I've started teaching self-defense with a righteous organization, IMPACT safety. I'm still learning, but have already learned a lot. Working with teenage girls is where it's at for me, it's what I want to do most. All people deserve to be able to protect themselves, but it's that age group that lights a fire in my belly and makes my heart break into tiny little slivers. Working with folks with developmental disabilities has also been a striking reminder of why i stopped working at a day center for adults with development disabilities- the ways that folks who need support, love, and care the most are also the most susceptible to abuse. The ways the world we live in is not ok, where manipulation, power, and control allow for sexual assault to be commonplace. Where one and three girls and one and seven boys are abused before they are 18.

As I delved into IMPACT, I got trained up by the amazing humans of SARNCO (sexual assault response network of central ohio). In the middle of their 40 hour training- about trauma, about PTSD, about societal norms, about oppression, about empathy, about care, about the medical system, about abuse, about support services- i realized i felt deeply called to volunteer with them. Every day, 24 hours a day, there is a human ready to talk to you, to a survivor, to a co-survivor (someone, like a mother, friend, or partner, who is impacted by the abuse of someone they love), to anyone who needs help with sexual assault. Also everyday, 24 hours a day, there is someone ready to show up at a hospital and advocate for a survivor- let them know what the heck is happening, listen to them, watch their children, give them resources. That's about 1,440 hours a month that people are volunteering to support survivors in central ohio, through SARNCO alone (let alone the many other ways people give support). While it is heartwarming to know so many folks do that work and they do it so well, it's also a heartbreaking reminder that work like that is needed, because abuse is so common.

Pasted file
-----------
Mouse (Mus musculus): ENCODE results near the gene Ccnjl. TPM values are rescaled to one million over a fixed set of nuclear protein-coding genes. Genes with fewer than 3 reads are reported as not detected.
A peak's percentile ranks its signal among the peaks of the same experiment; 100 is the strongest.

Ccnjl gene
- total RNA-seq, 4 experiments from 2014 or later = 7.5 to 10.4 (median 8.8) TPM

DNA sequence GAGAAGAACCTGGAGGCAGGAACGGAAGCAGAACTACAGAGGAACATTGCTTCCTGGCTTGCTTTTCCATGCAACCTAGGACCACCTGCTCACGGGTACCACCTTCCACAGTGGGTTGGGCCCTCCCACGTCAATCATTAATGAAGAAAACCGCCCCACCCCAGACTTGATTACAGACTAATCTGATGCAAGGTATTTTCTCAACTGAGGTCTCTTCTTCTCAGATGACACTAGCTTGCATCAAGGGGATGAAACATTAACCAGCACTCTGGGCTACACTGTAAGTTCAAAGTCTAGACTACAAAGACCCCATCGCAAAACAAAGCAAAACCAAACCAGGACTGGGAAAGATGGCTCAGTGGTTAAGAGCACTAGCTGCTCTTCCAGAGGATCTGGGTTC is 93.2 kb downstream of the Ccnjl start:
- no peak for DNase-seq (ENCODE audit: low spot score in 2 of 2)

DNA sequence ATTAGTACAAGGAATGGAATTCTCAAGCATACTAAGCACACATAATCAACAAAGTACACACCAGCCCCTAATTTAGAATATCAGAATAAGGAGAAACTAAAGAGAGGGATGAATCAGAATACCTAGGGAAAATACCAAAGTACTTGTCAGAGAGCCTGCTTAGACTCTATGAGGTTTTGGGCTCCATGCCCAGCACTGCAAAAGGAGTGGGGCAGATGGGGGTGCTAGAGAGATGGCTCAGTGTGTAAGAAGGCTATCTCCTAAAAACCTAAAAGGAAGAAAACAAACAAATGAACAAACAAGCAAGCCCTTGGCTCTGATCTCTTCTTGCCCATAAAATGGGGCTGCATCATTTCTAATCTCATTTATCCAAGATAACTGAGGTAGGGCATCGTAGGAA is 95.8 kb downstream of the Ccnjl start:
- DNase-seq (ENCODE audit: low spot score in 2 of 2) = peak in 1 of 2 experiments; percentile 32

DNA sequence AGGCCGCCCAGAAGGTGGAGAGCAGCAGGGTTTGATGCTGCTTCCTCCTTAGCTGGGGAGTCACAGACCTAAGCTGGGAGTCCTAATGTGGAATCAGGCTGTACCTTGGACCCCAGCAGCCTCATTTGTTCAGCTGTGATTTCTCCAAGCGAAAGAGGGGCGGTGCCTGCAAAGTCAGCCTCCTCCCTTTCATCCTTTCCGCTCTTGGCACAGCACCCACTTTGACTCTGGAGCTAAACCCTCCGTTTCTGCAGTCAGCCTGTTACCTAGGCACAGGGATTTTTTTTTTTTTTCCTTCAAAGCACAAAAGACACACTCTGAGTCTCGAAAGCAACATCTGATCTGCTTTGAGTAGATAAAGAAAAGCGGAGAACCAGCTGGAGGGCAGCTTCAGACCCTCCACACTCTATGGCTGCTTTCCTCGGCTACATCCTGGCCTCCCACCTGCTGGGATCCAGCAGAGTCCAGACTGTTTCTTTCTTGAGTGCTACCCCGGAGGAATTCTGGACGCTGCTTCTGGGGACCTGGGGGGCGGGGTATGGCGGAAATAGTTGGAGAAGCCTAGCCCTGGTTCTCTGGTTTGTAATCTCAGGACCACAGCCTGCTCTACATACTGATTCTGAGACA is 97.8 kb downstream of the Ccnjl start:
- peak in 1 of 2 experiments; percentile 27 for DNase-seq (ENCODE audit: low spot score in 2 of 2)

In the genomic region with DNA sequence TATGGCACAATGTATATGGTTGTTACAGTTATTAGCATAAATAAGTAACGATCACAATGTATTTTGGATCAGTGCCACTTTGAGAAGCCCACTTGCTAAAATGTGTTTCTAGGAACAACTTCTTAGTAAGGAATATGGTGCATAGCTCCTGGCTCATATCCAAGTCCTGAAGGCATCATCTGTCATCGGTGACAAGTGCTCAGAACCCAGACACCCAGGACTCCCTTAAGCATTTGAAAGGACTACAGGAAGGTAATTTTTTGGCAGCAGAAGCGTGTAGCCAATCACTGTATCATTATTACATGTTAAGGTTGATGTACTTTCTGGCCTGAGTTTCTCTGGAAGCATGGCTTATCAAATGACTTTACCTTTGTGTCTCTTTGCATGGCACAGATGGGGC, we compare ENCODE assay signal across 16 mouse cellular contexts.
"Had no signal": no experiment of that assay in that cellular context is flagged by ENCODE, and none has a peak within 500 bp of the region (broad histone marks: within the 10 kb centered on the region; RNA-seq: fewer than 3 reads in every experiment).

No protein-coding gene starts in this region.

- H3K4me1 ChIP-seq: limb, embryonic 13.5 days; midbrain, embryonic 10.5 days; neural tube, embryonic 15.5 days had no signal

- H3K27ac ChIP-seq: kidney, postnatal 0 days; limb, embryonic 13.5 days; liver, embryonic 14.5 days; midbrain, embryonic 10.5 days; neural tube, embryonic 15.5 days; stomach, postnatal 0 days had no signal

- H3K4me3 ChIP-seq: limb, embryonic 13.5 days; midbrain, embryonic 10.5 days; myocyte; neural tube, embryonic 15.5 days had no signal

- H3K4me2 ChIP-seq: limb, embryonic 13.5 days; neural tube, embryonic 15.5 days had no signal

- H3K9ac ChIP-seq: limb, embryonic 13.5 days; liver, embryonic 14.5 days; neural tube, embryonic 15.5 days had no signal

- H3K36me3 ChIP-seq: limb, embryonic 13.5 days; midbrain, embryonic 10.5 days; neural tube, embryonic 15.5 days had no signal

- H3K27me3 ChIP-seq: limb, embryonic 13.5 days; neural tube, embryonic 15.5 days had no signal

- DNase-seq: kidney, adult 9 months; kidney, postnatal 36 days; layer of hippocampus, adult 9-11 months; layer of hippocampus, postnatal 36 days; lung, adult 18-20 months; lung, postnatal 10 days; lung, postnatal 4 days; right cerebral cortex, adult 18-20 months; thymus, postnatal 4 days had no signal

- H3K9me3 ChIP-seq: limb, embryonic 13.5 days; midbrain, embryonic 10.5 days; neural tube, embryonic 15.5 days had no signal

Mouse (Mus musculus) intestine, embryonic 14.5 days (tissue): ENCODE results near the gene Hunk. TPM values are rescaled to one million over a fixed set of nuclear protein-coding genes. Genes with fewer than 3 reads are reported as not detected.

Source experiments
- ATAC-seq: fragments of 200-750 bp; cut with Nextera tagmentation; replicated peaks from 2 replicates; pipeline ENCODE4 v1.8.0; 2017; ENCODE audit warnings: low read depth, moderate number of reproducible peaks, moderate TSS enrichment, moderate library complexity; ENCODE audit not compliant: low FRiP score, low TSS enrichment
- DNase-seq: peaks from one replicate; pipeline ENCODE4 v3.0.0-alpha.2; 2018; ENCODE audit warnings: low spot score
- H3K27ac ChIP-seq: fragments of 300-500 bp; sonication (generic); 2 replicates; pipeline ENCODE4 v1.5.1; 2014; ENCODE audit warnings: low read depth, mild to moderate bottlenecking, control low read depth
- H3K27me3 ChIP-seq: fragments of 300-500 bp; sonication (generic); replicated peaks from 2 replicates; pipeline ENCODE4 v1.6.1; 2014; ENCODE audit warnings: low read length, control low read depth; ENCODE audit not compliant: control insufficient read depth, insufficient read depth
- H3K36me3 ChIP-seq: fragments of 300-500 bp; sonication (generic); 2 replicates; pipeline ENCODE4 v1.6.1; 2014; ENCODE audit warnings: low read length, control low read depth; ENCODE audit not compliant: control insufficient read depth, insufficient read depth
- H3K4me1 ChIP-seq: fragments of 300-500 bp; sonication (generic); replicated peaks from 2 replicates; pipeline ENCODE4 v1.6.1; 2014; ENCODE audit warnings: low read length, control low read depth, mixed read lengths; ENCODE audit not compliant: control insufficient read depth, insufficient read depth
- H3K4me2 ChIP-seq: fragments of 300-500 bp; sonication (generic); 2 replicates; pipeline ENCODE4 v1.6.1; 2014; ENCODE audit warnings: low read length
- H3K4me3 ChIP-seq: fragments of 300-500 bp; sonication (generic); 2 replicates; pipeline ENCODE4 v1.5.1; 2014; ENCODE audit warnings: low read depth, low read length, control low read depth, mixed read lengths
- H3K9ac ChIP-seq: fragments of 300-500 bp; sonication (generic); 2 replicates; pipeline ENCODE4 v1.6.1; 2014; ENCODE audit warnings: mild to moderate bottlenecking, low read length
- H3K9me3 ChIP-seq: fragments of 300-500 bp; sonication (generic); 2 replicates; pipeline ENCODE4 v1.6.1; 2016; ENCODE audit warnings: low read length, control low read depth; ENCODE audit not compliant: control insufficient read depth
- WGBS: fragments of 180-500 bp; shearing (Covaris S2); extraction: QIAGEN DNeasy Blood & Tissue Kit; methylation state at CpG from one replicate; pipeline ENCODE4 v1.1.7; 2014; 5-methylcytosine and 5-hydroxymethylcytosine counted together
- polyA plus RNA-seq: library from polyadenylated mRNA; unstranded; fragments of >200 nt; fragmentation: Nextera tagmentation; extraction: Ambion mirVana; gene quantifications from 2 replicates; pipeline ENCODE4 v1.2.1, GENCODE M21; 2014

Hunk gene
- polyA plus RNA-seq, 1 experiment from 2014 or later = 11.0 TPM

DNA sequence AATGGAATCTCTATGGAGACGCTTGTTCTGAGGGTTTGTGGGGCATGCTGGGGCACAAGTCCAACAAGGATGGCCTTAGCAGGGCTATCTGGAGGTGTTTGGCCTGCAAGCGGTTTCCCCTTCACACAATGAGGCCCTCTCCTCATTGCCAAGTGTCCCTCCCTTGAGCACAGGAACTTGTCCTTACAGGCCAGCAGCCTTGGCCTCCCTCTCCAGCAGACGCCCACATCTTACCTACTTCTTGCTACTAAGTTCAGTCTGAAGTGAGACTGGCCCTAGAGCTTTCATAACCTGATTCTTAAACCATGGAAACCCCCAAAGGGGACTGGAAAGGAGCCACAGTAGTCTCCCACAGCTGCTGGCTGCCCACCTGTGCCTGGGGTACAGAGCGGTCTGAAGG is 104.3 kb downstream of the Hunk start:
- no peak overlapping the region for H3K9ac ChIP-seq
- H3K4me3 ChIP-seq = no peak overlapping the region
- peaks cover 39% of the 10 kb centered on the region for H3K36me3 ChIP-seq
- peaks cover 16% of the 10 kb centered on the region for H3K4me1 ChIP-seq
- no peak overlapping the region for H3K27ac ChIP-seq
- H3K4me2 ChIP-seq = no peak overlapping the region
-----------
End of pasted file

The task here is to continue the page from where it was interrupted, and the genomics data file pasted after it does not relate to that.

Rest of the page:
I can't say what will happen next. If i'll keep doing this work, if i'll find something new, if i'll ever make another quilt, if meditation will ever make sense to me. It pains my heart deeply, actually, to not know what tomorrow will feel like. But, some days, I'm able to sit with where i am. Let today sink in, and on rare occasion, even enjoy it.

Sunday, July 27, 2014

No.

Sometime last month, or maybe even 2 months ago, I was walking out of a therapy session (more on that-- maybe. but maybe not) and for some reason happened to look at my tire on my front driver side. It was wicked bald and on the inside the wires were starting to pop out. Same thing on my other front tire. With a drive up to Detroit the next day, I wasn't sure they'd last another 24 hours. Literally. My therapy mind quickly jumped to problem solving-- and before too long I was driving up Cleveland Ave looking for a used tire place.